“I now understand what microeconomics is all about, what are taxes, how do you internalize negative externalities and account for positive externalities, all the while staying objective.” Speaking of which, a positive externality of the course, he notes, was the incredible opportunity for global networking. He met great people with whom he definitely plans to stay in touch. He wants to tap into their wealth of knowledge, as he “doesn’t want to waste time reinventing the wheel.” For example, he was thrilled that one of his fellow course participants enabled him to speak with Jane Goodall via Skype earlier that day. Another course participant he met works with alternative fuel, and he plans to follow up with her to discuss how to help decrease forest degradation in India, a huge problem often arising out of the simple need to heat homes and cook food.

Since returning home, Rushi has taken steps to begin a Conservation Economics division at WCT. He has had this idea for over a year but taking CSF’s course became the catalyst to finally make it happen. He envisions that the department will evaluate development projects, such as dams and mines, as well as find solutions for the problems associated with the tragedy of the commons. In addition, his work with human-wildlife conflicts may be able to benefit from economic techniques he learned at the course. After receiving permission from WCT’s president, he is in the process of recruiting two economists to join his team. He sees the connection formed with CSF staff as critical to his expansion of the conservation economics division at WCT. “If I have things my way, soon we’ll have a CSF chapter in India!” He said the course also inspired him to get as much as he can out of his current Master’s program in Economics at the University of Mumbai.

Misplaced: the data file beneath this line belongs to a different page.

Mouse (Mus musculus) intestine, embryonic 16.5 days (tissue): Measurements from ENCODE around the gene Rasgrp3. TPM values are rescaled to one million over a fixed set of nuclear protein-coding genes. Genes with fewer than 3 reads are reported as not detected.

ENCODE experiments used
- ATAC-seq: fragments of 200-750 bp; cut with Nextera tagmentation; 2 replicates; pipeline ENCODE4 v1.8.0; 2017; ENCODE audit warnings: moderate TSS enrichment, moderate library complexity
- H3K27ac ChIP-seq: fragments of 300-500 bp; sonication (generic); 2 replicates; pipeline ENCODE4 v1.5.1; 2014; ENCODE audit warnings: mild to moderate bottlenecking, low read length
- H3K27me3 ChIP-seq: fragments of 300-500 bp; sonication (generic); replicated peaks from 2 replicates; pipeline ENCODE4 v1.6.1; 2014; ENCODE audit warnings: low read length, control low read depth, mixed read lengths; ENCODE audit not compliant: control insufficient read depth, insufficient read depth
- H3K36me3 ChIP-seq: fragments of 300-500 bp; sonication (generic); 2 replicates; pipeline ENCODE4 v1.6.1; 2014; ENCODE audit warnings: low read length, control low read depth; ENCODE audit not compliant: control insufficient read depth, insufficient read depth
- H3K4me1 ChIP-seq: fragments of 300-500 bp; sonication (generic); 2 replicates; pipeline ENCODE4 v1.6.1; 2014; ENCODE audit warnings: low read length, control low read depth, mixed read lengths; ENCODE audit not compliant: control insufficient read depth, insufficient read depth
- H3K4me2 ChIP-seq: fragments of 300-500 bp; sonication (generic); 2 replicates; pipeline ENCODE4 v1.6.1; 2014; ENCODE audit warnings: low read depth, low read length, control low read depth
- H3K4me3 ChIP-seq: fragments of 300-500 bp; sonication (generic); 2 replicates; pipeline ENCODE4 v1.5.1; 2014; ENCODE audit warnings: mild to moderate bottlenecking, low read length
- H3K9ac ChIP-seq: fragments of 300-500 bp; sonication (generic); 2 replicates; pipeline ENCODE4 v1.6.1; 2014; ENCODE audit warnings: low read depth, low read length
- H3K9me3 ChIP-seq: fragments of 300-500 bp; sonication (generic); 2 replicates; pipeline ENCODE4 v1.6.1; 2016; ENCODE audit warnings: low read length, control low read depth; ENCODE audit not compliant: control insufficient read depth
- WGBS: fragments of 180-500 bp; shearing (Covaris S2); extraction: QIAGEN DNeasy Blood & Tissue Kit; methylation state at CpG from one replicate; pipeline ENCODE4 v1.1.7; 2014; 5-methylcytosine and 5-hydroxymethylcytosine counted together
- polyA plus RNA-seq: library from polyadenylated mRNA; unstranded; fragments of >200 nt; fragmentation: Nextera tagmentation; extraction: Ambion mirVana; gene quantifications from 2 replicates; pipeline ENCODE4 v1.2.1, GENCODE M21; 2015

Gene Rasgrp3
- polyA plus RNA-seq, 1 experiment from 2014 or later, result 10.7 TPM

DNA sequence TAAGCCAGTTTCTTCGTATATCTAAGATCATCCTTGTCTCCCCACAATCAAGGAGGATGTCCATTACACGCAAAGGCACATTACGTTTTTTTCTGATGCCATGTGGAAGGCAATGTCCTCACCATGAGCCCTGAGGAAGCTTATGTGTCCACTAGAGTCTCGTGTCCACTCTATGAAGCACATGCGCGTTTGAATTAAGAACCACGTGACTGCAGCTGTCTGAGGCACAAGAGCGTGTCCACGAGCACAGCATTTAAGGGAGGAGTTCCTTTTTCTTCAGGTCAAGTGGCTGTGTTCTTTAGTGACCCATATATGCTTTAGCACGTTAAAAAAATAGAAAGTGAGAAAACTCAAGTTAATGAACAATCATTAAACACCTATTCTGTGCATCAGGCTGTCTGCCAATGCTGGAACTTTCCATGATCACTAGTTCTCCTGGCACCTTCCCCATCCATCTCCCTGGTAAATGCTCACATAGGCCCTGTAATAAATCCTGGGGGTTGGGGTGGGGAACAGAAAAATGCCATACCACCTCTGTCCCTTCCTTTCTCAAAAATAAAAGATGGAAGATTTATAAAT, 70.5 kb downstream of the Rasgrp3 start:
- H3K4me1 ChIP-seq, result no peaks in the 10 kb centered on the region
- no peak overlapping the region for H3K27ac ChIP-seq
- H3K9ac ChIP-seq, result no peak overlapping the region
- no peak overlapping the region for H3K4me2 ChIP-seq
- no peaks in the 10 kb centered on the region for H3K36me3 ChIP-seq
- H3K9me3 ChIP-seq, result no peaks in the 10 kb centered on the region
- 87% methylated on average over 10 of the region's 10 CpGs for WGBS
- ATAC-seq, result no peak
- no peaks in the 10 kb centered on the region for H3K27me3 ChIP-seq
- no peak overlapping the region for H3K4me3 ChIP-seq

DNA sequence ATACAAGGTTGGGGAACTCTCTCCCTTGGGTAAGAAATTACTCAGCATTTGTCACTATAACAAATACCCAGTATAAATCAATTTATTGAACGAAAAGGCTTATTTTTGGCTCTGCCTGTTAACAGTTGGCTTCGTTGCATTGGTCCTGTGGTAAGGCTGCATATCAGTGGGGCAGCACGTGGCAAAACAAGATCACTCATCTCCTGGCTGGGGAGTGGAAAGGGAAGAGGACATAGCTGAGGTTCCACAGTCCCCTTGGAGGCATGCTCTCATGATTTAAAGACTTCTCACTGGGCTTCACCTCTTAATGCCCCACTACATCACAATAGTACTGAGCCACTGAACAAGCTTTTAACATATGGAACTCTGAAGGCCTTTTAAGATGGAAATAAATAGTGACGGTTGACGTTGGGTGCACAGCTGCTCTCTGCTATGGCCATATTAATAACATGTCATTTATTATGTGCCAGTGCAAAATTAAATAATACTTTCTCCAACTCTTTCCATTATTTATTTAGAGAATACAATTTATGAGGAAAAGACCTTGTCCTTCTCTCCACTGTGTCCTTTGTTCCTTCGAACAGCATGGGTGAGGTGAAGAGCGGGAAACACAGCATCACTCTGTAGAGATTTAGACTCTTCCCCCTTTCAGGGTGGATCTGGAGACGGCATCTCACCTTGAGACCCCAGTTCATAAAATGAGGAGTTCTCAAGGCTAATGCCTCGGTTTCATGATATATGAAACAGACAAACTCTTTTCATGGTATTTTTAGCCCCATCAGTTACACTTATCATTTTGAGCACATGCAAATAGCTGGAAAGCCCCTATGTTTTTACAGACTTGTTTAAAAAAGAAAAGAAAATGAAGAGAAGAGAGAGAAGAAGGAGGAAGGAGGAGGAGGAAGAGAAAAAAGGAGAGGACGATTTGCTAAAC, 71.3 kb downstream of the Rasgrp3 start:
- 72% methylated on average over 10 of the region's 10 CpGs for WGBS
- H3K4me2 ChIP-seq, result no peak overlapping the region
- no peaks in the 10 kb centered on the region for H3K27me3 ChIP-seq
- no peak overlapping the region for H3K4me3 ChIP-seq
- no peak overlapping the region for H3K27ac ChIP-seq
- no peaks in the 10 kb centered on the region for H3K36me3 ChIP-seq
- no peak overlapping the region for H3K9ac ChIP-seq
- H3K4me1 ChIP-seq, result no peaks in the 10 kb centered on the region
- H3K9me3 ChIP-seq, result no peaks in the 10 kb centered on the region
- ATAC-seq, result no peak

Rushi was just one of the many incredible course participants I was able to sit down with at August’s course at Stanford. Stay tuned for the next “Alumni Spotlight” where you’ll get an inside scoop on how CSF’s economic tools have now traveled to Cameroon to help conserve great apes in the context of Africa’s growing palm oil market, incorporating lessons learned from Asia.

Projects or courses this news item is about: 
Economic Tools for Conservation - 2015 International Course